While no freelance writer should miss a deadline or mismanage clients, some mistakes could create an opening you weren’t aware was available.
I once had a client who only wanted re-writes of old content from Competitor sites. I must have misunderstood the role because the job description asked for “%100 original content for Topics provided and workloads completed by the end of the week”. They asked for 3-5 articles a week and sent what I assumed was an example of work to be completed.
No, what they wanted was simply my version of events of what the article detailed; a paraphrase of sorts. This is not what I do- Nor was it what I did for them. Instead, I drafted Ten Articles of original content, quotes, back links, and more based on the topic of the article and relevant/follow ups on it as well. While they were impressed with my work and published nearly every piece, they never paid me.
Counting My Loses & Setting A Standard
I counted it as a “loss”, but was impressed with myself for defining my standard as a Content developer aside from just a freelance writer! I have a lane that I stick to and I am not shy about that.
I don’t hold my nose up at those who do feel that simply passing Copy Scape is something to strive for. However, I want to do more than just copy and paste my life away, edit and re-dress someone else’s work. There has to be more to it than that, right?
Have you ever heard of any one making six-figures from a copy & past job? Neither have I. I plan on writing for television blogs like my girl Wendy Williams or editing material from some government grant paper. I plan on working on stuff that really pays.
Work Worth My Reputation and Time
A freelancer has to invest in projects that are worth staking their reputation on and investing their time in.
Sure a few good gigs to buff up my portfolio is something to be grateful for, but I also don’t want to tarnish the brand. Gaining a reputation as an article writer, content spinner, content developer, or strategist, or whatever your preference is a hard enough thing to do without having to dig through the trenches and still end up doing remedial work.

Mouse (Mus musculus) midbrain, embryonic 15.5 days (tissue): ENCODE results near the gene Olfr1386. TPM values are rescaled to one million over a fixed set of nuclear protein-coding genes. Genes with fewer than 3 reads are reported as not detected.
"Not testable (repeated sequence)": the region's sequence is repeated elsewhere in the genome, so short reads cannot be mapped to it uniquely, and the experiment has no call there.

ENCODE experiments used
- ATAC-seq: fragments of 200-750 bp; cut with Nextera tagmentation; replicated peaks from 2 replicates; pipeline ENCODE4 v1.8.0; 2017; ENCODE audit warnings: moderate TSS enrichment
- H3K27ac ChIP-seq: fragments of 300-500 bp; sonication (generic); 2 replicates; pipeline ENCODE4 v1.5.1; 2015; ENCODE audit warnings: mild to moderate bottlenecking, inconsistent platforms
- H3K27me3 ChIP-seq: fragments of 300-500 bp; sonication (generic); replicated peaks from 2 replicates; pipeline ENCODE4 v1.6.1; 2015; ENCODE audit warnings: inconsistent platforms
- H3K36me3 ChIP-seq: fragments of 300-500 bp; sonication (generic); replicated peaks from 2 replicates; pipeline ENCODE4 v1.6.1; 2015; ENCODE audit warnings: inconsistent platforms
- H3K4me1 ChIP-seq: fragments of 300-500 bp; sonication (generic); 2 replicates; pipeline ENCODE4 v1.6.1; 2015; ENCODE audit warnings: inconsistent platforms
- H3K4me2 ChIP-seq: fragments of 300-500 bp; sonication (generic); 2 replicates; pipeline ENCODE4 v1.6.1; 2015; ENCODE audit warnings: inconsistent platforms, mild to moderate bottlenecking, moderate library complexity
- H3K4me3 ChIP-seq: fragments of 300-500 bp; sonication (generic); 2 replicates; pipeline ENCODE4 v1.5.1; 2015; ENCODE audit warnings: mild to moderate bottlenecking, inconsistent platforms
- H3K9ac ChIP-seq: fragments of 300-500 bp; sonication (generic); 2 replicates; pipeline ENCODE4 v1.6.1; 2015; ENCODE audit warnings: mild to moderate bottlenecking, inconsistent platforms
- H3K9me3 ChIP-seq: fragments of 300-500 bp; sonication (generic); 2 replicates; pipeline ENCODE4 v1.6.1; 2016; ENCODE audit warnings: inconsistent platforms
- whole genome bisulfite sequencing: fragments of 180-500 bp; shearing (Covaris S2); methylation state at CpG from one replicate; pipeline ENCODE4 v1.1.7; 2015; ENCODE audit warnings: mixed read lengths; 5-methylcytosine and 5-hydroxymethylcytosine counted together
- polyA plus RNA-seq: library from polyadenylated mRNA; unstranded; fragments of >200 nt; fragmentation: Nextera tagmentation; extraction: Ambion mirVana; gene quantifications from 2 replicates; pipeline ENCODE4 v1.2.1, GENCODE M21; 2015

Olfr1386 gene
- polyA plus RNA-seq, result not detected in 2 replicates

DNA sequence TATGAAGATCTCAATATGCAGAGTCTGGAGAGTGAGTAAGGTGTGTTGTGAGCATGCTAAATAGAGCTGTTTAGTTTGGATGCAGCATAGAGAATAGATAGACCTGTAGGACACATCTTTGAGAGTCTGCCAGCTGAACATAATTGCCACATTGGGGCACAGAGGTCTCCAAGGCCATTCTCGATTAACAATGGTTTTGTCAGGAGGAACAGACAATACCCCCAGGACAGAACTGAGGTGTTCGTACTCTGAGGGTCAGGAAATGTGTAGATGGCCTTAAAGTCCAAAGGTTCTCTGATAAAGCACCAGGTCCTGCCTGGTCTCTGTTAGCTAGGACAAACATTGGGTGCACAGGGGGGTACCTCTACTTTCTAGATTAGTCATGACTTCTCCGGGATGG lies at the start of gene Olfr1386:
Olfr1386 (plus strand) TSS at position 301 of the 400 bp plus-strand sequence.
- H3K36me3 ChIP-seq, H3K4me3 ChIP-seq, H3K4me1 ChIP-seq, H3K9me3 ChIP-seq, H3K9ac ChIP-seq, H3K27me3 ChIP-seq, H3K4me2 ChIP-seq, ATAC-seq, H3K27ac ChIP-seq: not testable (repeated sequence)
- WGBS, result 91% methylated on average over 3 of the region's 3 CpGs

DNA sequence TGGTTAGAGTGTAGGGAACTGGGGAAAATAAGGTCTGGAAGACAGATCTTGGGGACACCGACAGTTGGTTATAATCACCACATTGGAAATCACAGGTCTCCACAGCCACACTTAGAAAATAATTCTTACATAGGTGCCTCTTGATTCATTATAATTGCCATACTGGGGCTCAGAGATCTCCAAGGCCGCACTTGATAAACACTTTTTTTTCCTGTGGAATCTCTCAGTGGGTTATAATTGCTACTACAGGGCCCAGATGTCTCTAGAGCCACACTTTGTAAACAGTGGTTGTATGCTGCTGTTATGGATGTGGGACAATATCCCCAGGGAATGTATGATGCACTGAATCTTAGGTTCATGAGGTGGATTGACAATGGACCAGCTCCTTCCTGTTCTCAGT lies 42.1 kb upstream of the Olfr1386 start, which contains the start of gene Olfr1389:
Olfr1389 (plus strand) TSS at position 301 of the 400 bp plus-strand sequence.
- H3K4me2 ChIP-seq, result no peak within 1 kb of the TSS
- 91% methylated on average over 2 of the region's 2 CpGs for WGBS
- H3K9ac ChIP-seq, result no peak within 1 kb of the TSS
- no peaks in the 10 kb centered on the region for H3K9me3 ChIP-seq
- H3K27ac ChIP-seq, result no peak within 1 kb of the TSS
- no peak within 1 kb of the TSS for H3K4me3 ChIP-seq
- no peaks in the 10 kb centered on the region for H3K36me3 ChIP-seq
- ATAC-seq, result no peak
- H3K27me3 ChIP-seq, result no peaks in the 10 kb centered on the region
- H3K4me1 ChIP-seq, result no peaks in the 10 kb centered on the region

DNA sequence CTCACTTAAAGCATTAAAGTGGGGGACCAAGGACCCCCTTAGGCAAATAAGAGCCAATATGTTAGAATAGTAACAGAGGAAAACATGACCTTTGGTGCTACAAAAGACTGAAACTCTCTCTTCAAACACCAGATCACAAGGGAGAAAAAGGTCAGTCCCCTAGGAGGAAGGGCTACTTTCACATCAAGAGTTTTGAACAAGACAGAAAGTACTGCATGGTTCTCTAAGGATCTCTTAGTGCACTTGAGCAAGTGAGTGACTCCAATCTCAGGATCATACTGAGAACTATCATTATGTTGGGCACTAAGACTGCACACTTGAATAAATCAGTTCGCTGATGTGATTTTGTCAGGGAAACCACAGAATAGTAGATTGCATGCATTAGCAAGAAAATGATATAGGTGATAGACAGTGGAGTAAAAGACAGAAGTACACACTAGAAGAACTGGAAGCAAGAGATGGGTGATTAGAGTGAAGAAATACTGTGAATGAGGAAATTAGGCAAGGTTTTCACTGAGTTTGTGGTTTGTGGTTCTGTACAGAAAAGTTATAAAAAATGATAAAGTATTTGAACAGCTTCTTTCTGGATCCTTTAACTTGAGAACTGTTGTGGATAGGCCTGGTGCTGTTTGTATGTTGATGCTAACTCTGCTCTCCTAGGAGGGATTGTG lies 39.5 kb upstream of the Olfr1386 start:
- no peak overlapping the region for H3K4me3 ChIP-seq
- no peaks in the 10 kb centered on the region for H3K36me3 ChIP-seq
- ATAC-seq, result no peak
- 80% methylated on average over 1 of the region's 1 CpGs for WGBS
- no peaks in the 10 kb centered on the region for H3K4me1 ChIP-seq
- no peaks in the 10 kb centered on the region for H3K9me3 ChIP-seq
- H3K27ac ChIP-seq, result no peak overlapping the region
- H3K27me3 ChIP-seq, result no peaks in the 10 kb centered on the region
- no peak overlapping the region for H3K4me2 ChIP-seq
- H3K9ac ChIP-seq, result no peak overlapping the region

At the most these jobs offer $20-$40 a week for 10-15 articles per job. While most professionals could push out more than thirty rewrites a week- I don’t have time for that. Seriously! I work between Naps, feeding rotations such as lunch, snacks, treat times, and dinner, laundry shifts and Diaper changes, and every so often in the midst of a temper tantrum. If I have to sacrifice my time from my children, it will be for more than Pizza Money.
A Freelance Writers Mistakes Can Give Them Purpose
Long Story short, I am glad that I am not a carbon copy, Edward-Scissor-Hands, article writer making a living chopping up the work of others. I am glad that this experience was more of an eye opener than an embarrassment.
While this was the first of many mistakes as I began Freelance Writing, It was the most memorable because this is where I gave myself the definitive title of Content Developer.
I stopped just writing anything, became more selective in my jobs, and found long term clientele with clear content needs and strategies to get them done.
I saw an increase in Client consultations, reader conversions, and Positive feedback from following clientele. I simply stopped settling all because a mistake made me re-evaluate my potential versus my earning.
Gab Brand Wants to Hear from You!
What Mistakes have you made that changed your outlook on freelancing? How have you recovered and what advice would you give other freelancers?
Share your tragedy with us here at Gab Brand and help other freelancers see the light at the end of the tunnel. Can’t wait to hear your gift of gab!